Navarro then applied to and was accepted at UCSF, where she graduated from the School of Medicine in 1986. Her colleagues during that time include Andre Campbell, MD, and Kevin Grumbach, MD, both UCSF leaders in their own right.
She served a one-year internship in internal medicine at Cedars Sinai Medical Center in Los Angeles, and returned to UCSF for a three-year residency in anesthesiology. Because of the support of her mentor, Cedric Bainton, Navarro joined the UCSF faculty in 1990 as an assistant professor in residence in the Department of Anesthesia and Perioperative Care. She became acting chief of anesthesia during her second year on the faculty.
As a medical student, her first job was working as a pharmacist at the UCSF-affiliated San Francisco General Hospital (SFGH), where she continues to serve with faculty and staff who are strongly committed to providing culturally competent and compassionate care and serving a diverse patient population at the City’s only safety-net hospital and trauma center.
During her 20-year career, Navarro has held many clinical and administrative leadership positions within UCSF and at SFGH, including medical director, chief of medical staff and associate dean for academic affairs in the UCSF School of Medicine. Navarro plans to continue treating trauma patients as an anesthesiologist at SFGH one day a week.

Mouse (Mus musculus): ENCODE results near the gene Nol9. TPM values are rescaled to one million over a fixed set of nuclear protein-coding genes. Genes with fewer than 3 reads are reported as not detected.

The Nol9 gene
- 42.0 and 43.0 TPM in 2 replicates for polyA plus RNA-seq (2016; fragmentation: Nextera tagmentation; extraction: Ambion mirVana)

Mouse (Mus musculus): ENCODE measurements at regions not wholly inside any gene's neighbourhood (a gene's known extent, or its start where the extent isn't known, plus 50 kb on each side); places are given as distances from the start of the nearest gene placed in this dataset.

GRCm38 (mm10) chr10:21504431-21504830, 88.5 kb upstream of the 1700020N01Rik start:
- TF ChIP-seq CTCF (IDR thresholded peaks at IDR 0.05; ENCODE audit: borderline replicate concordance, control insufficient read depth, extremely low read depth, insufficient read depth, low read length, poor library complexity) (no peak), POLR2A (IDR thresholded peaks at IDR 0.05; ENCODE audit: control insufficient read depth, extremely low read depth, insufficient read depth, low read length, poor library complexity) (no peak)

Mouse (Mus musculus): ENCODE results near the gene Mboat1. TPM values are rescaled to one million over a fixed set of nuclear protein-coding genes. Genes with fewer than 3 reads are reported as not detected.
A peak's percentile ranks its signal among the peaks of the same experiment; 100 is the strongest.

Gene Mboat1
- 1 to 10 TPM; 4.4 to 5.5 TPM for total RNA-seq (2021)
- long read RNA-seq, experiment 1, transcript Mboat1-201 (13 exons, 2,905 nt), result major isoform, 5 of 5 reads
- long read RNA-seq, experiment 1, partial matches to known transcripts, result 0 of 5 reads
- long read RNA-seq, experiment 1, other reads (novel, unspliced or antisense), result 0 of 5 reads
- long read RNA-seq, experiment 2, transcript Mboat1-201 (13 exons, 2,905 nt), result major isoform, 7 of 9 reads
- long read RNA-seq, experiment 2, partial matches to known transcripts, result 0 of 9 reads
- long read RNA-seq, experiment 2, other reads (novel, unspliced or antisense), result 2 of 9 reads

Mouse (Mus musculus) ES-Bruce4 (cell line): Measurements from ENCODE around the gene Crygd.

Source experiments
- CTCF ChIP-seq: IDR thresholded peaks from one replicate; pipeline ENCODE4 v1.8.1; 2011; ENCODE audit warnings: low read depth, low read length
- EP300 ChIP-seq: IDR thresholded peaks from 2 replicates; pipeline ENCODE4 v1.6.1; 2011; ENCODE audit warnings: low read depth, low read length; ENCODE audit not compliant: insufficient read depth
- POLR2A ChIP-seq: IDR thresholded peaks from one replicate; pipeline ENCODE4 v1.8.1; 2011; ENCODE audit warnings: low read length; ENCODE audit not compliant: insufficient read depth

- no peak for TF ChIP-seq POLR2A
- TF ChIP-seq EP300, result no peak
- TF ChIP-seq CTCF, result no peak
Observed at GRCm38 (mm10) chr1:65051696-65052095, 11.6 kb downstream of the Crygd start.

In August 2007, Navarro was promoted to director of Academic Diversity, a new position created as part of 10 key outcomes outlined in UCSF’s diversity initiative, which was unveiled in February of that year. Navarro, who has served on the Chancellor’s Advisory Committee on Academic Diversity and now on the Council of Campus Climate, Culture and Inclusion, has been working on several diversity-related fronts at UCSF and beyond. These efforts include:
“I really feel that the campus has done so much and UCSF has so many incredible individuals who are committed to the full breadth of diversity,” Navarro said. “This is an exciting opportunity to be the first vice chancellor working on these issues and to make sure that work is coordinated at the highest level of the organization, cutting across all operational lines, to fully integrate UCSF efforts in diversity. It’s who we are and diversity is what makes us excellent.”